Pope Pius XIII, the character at the center of HBO’s surprisingly good “The Young Pope” this past season, apparently won’t be the center of a season two. Instead, Italian writer/creator Paolo Sorrentino is bringing us “The New Pope,” set to go into production in Italy in late 2018.
Sorrentino is teaming with frequent collaborator Umberto Contarello, who was also a co-writer on “The Young Pope,” which chronicled the papal career of Cardinal Lenny Belardo (Jude Law), a charismatic but conflicted fortysomething American who took the Vatican by storm with his orthodox beliefs and unorthodox style.
As for “The New Pope” — a joint production of HBO and European satellite broadcaster Sky — we have no clues yet, but casting is set to start soon.
The show will be “set in the world of the modern papacy,” but HBO and Sky declined to release further details of the story.
“Just like ‘The Young Pope,’ Sorrentino is writing the script for the new show, but it will have a different twist than what would be expected,” Sky Italia chief of content Andrea Scrosati told Variety.
At the end of “The Young Pope” — SPOILER WARNING!!!! — it appeared as if Pope Pius XIII had keeled over, perhaps from a heart attack, and was having a vision of the Virgin Mary in the clouds. We don’t know for sure, though, whether he survived.
Again, from Variety:
Sources say that a reappearance by Law in “The New Pope,” albeit in a much smaller role, has not been ruled out.
Of course, there were all kinds of fantasy sequences in “The Young Pope,” so ghostly visitations, visions or flashbacks are very possible.
As I’ve written before, I was deeply skeptical of “The Young Pope,” but after five episodes, I was intrigued. By the end, I was an unabashed fan.
In one piece, written near the end of the show but before the finale, I said:
“The Young Pope” is not so much a series about the papacy or the Church, but about the experience of being Catholic, about the way that the Church’s teachings and culture wrap around and permeate one’s life. Catholicism is not just the one true Faith, it’s a true world faith. It’s the underpinning of Western culture, but it doesn’t stop there. From Japan to Hawaii to Sweden to Uganda to Korea to Rome, the Church is everywhere and for everyone.When tragedy strikes, the eyes of the world often turn to the Vatican, like travelers marking the North Star or the Southern Cross to get their bearings.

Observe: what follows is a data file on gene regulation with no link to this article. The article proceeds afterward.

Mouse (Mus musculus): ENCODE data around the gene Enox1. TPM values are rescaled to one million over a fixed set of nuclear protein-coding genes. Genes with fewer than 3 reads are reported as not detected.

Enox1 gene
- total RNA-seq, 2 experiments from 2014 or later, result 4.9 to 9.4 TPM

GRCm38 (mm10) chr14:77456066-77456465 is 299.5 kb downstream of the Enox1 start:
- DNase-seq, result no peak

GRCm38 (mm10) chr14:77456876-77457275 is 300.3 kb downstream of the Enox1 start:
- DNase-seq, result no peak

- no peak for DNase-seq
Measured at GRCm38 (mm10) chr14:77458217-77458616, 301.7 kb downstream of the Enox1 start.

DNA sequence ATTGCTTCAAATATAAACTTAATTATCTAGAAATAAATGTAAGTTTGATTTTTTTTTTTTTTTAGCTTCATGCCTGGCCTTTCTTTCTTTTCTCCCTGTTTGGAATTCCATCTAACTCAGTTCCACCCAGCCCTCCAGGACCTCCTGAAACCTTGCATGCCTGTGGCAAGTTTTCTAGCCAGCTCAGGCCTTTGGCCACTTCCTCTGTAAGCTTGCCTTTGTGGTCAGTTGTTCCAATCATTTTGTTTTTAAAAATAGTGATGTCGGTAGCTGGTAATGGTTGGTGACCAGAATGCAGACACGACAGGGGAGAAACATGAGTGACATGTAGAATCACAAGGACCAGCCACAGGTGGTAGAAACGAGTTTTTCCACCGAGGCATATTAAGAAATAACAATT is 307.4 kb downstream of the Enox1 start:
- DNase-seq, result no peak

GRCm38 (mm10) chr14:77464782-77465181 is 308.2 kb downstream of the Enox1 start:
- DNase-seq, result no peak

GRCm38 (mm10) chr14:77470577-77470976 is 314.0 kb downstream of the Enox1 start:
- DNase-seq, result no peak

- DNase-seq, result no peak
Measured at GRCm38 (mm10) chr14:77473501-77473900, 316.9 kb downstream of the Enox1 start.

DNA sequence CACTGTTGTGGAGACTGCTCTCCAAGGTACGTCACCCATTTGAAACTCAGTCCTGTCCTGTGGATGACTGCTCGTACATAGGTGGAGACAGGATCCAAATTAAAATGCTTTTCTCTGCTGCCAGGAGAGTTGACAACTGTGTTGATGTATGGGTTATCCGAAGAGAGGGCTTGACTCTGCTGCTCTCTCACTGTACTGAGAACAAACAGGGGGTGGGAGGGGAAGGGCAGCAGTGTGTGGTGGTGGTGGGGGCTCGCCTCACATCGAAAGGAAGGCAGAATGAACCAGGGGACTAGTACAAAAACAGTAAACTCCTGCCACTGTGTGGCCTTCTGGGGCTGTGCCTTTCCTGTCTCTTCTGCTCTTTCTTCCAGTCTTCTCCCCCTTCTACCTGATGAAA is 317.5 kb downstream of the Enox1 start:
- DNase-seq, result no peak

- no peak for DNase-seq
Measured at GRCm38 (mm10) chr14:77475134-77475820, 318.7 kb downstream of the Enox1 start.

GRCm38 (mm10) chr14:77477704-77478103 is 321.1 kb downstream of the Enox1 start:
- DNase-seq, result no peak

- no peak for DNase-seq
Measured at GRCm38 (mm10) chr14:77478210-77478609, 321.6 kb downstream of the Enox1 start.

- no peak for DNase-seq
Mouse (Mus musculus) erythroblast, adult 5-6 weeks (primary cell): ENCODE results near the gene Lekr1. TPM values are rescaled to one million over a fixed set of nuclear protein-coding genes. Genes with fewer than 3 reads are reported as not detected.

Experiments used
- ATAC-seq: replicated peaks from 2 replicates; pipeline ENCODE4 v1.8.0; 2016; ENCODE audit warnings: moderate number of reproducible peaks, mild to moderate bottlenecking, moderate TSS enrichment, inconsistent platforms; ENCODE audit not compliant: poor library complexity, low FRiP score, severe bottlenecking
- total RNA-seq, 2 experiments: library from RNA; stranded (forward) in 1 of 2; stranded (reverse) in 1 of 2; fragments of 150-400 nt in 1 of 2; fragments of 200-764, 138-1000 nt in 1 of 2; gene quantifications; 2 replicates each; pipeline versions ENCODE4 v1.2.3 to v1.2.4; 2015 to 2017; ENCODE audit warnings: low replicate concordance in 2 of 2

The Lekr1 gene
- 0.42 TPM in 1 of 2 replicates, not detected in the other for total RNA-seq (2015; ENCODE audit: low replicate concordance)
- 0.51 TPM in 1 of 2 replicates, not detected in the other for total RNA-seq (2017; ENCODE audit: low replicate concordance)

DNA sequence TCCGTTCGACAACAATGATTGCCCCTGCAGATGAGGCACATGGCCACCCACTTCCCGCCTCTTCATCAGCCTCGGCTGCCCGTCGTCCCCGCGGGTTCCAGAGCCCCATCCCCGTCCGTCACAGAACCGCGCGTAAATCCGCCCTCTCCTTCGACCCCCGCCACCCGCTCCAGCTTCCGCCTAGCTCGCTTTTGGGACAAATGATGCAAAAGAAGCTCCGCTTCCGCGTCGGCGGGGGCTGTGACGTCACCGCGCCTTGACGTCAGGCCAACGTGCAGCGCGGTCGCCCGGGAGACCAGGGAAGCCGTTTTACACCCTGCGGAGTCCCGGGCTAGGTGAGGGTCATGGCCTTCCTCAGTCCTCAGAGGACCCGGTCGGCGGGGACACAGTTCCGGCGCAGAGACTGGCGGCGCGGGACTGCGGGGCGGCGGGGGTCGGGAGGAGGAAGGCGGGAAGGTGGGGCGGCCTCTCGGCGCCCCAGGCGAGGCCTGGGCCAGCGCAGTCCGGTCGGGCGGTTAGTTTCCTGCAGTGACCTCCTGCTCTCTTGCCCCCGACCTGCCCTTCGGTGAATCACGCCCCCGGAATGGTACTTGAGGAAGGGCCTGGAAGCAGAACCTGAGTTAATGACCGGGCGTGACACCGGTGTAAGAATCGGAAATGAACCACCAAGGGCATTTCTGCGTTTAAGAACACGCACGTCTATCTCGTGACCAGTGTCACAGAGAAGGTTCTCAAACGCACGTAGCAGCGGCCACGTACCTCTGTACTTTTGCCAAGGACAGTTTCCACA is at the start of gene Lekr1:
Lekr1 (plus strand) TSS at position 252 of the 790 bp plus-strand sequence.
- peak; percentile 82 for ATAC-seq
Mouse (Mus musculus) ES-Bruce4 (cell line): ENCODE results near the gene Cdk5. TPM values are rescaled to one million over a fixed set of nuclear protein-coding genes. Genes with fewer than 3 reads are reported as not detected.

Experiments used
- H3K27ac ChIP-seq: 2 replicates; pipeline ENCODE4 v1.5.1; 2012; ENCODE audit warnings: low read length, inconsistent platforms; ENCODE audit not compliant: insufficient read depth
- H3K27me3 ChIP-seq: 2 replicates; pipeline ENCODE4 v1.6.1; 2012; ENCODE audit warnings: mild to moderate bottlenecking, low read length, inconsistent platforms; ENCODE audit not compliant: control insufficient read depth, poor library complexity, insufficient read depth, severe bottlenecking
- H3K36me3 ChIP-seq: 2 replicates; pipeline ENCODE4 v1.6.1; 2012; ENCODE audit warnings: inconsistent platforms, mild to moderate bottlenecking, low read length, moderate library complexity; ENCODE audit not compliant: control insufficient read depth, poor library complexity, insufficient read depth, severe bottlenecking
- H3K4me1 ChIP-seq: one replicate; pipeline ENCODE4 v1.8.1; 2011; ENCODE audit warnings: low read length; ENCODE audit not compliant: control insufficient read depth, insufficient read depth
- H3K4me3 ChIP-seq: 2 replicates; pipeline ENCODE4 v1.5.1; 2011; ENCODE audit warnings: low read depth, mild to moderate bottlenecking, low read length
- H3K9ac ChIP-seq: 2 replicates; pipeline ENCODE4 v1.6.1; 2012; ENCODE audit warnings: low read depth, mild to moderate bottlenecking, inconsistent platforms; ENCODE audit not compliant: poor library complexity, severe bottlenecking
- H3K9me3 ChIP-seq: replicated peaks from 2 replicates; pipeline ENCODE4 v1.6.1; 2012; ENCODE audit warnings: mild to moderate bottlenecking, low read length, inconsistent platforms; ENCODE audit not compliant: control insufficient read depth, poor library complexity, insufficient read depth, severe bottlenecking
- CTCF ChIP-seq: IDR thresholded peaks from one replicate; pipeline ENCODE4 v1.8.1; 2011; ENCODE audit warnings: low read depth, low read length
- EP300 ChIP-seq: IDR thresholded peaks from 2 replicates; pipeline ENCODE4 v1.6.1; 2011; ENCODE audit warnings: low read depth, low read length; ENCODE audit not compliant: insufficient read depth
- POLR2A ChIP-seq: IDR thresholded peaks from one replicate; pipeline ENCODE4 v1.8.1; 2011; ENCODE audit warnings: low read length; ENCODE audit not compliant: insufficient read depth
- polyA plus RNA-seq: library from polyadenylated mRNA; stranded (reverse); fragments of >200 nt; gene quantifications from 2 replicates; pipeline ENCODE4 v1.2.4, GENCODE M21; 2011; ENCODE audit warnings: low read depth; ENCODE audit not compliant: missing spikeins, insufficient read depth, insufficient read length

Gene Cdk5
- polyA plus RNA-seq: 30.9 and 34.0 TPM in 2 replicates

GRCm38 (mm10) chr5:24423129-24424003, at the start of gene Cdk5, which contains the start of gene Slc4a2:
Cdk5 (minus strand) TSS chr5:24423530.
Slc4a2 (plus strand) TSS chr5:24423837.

And it may take someone standing outside the Catholic mainstream to talk about some of the things that affect us most deeply.
Law was magnificent, and I hope he wins some awards. He took a difficult role and inhabited it thoroughly, and perhaps won a few people over to the idea of returning some of the sartorial splendor to the papacy.
A lot of that has to do with how Law carried himself, and the gravity he brought to a role that could easily have slid over into camp.
From a recent interview with him in Variety:
I certainly did [feel different in the papal costumes], and I’m not particularly religious. I have a great curious fascination with faith in my life but, you know, I had great respect for it, but I wasn’t going to goof around. Do you know what I mean? Doing silly selfies. I felt like there was a certain reverence one has to give to it when you wore it.
And also Paolo was really adamant that it should be pristine and so I had to be really careful where I sat and what I was eating and all of that stuff. Every single day it became a bit of a bore, actually. But equally, all that is contrary to the part. I always felt like I was playing a man playing a character. I was playing Lenny playing the Pope. It’s no chance in the first episode you see him naked in front of the white outfit. It’s like he takes his skin off and steps into the role of Pope Pius.
We can only hope that “The New Pope” is as engaging and entertaining as “The Young Pope,” but anything can happen in the modern media world. Since things like this are the only exposure some folks have to the Church, a few prayers might be in order.
Images: Courtesy HBO